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CITES and confiscated elephant ivory and rhino horn – to destroy or not destroy?

Over the past 24 months we have seen a number of countries, including Belgium, Chad, China, Hong Kong SAR, China, Czech Republic, Gabon, France, Philippines, and the USA, destroy stockpiles of illegally traded elephant ivory and rhino horn that have been seized and confiscated. I have been invited by national CITES authorities to witness several…

Castles in the Air: Experiences and Journeys in Unknown Bhutan

One hundred years ago, in 1914, National Geographic published its first article about the Himalayan kingdom of Bhutan: a compelling account of surveys of the region by John Claude White, a British Empire administrator and explorer. Profusely illustrated with his own photographs, White’s report lifted the veil on a mysterious land hidden in the world’s highest mountains.

The Coral Triangle: Amazon of the Oceans

This article is brought to you by the International League of Conservation Photographers (iLCP). Read our other articles on the National Geographic News Watch blog featuring the work of our iLCP Fellow Photographers all around the world. Text and photos by iLCP Fellow James Morgan. I’ve been fortunate to see most of the world’s oceans the past couple…

Transforming Indonesia’s Manta Fisheries

This article is brought to you by the International League of Conservation Photographers (iLCP). Read our other articles on the National Geographic News Watch blog featuring the work of our iLCP Fellow Photographers all around the world. Text and photos by iLCP Fellow Shawn Heinrichs Transforming Indonesia’s Manta Fisheries: The path to creating an effective Manta Sanctuary Indonesia announced…

Sex in the City: As Cities Grow, Are We Forgetting the Urban Poor?

Today, 3.9 billion of us live in cities. That’s more than half the world’s population. By 2050, two-thirds of us will live in urban areas. Today is World Population Day, and this week the United Nations Population Division released the latest version of its World Urbanization Prospects. The 2014 projections show continued population growth and…

Indigenous Transitions: From Behind the Lens

National Geographic Young Explorer Hannah Reyes is studying and visually documenting the transitions to modernity of indigenous culture in the Northern Philippines. The project’s cinematography director, Bianca Natola, has created a video that shows the team’s moments in the field.

Air Pollution Now Top Environmental Health Risk

New analysis from the World Health Organization (WHO) links exposure to air pollution to roughly 7 million deaths annually. The report confirms that air pollution is now the world’s largest environmental health risk. It estimates 4.3 million people died in 2012—mainly due to cooking inside with coal or wood stoves. Another 3.7 million died from outdoor pollution, including…

Year of the Horse Kicks Off with Seahorse Conservation

Dr. Tse-Lynn Loh, Postdoctoral Research Associate John G. Shedd Aquarium, Chicago in partnership with Project Seahorse (University of British Columbia & Zoological Society of London) I’m writing from foggy and drizzly Haiphong, where I’ve been meeting with our country hosts at the Research Institute for Marine Fisheries (RIMF) and organizing the logistics for the next…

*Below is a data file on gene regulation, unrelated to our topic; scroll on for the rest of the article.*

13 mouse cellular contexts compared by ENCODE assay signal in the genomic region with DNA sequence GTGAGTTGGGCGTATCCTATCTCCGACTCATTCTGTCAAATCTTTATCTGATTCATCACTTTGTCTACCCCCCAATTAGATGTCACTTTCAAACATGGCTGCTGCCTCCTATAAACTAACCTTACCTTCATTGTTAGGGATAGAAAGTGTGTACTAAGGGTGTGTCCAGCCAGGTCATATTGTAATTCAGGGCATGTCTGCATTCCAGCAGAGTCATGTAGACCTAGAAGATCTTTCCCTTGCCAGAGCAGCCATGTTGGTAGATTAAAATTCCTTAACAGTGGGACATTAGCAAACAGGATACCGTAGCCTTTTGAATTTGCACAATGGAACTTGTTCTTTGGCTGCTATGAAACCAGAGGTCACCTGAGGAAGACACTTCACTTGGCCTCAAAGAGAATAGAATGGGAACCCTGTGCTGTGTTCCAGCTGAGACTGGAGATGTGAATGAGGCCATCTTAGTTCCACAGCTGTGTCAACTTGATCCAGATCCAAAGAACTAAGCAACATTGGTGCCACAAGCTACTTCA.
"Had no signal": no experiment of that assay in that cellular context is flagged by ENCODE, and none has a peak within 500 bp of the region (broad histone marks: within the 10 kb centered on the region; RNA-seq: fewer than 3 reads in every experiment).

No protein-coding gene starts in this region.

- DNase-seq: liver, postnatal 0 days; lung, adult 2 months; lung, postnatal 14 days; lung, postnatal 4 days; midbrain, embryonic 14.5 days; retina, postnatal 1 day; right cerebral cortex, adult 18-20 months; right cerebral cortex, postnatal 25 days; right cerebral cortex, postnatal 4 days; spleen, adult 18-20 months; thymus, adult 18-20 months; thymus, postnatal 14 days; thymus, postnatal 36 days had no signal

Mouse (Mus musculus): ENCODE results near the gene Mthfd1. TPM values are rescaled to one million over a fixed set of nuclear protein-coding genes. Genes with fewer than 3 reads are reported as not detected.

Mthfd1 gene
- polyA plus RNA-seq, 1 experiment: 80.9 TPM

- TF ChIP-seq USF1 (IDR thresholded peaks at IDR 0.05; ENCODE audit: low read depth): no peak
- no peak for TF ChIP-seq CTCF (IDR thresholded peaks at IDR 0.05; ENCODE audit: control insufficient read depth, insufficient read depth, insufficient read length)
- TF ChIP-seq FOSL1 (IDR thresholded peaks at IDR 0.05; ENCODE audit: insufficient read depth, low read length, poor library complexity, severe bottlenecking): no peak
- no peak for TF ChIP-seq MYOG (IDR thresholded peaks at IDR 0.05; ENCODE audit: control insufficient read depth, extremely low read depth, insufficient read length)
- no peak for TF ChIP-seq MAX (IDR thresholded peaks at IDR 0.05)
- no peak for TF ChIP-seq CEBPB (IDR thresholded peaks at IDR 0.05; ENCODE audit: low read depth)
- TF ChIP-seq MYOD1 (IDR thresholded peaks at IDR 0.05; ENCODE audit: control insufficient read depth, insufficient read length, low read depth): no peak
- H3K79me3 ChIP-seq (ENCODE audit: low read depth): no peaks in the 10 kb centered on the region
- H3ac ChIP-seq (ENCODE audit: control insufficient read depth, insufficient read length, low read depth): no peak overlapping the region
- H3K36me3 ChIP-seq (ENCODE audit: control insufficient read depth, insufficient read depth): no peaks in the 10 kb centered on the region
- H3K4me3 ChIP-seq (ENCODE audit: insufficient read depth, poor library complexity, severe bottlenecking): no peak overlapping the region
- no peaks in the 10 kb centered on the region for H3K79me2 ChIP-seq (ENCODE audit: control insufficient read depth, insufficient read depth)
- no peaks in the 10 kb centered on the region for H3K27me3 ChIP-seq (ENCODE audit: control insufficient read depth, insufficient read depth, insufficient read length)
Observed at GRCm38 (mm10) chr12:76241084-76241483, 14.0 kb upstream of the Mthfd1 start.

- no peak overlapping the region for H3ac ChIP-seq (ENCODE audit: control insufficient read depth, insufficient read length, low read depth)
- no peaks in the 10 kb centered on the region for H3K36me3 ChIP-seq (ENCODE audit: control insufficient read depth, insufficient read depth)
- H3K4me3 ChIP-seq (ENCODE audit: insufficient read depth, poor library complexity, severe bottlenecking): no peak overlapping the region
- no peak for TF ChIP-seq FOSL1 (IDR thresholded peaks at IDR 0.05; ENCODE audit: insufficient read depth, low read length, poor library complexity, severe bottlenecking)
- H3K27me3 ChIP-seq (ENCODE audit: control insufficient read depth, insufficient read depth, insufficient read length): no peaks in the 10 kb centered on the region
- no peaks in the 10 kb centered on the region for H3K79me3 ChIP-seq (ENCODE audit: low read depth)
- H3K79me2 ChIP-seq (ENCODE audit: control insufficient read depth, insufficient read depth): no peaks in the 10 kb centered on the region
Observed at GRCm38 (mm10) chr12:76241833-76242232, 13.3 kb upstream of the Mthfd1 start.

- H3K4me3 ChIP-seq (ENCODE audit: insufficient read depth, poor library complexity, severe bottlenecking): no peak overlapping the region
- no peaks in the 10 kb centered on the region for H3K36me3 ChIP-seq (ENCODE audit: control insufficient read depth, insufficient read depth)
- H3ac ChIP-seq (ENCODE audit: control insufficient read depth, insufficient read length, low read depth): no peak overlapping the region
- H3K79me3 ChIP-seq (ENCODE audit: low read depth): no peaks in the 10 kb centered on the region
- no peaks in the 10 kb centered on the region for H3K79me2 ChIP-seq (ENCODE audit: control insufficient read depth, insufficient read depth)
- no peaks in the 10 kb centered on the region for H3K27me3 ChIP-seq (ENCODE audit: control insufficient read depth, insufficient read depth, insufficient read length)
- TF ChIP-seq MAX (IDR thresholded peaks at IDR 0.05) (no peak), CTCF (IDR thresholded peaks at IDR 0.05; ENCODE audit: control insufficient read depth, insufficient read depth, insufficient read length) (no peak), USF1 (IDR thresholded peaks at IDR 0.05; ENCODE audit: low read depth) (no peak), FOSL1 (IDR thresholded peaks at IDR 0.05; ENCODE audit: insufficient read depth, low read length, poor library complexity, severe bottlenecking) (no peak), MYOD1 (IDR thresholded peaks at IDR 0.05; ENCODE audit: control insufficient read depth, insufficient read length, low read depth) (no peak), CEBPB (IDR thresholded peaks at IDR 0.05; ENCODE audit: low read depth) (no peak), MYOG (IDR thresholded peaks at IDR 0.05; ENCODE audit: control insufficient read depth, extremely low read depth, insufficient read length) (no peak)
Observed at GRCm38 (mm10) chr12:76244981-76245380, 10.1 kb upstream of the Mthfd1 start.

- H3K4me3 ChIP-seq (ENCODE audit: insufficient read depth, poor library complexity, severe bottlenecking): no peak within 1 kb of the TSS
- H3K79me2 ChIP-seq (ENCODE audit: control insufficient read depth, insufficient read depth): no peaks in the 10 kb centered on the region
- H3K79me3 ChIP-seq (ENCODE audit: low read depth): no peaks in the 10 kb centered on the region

Pangolins Roll into the Wildlife Trafficking Spotlight

An unexpected newcomer has joined the world’s most iconic species — the elephant, rhino, and tiger — under the international wildlife trafficking crisis spotlight: Meet the pangolin. Pangolins are unmistakable in appearance — they are covered with scales comprised of keratin, and indeed, petting a pangolin feels like stroking a layer of warm thumbnails. There…

February 2, 2014: Walking from Siberia to Australia, Prepping Putin’s $51 Billion Bash and More

This week, join host Boyd Matson and his guests as they walk from Siberia to Australia, celebrate Putin’s $51 billion Olympic bash, get to the historic bottom of Groundhog Day, cycle 11,000 miles from Norway to South Africa, spend 200 days in a year deep inside of caves, dodge the bubonic plague in Madagascar, and search for the last of Africa’s glaciers.

The Silent Crisis: Vietnam’s Elephants on the Verge of Extinction

As the slaughter of the remaining elephants in Africa continues without interruption, elephants in Vietnam—without media attention and a pack of NGOs calling for their protection—are quietly disappearing. Victim of an intensely and increasingly fragmented habitat, weak environmental laws, human-elephant conflicts, logging, and poaching, elephants in Vietnam are teetering on extinction. According to some reports,…

Scenes from the Philippines: Post-earthquake, Post-typhoon

Guest blog by Dr. Amanda Vincent, Director and Co-founder of Project Seahorse  It’s been an incredibly difficult few weeks for the central Philippines. Following a 7.2 magnitude earthquake last month that caused considerable loss of lives and homes, the Visayas region was hit on Nov. 7th by Typhoon Haiyan (a.k.a. Yolanda), one of the very strongest…

November 3, 2013: How to Survive an Avalanche, Following Family History Through Asia and More

Join host Boyd Matson, as we survive potentially disastrous avalanche, swim with manta rays in Mozambique, walk the length of Africa looking for water, and follow our family tree’s roots throughout Asia.

Dolphin Slaughter Fueled by Illegal Shark Trade

The raging demand for shark meat in Asia has indirectly created another victim in our oceans: dolphins.

What’s a Danajon Bank?

by Michael Ready, Associate Fellow at the International League of Conservation Photographers In April 2013, after four planes, a ferry, and two outriggers, I arrived at Handumon, a remote village and field station on Jandayan Island in the Philippines. As I lay down the first night under a mosquito net, wiped out and bit disoriented,…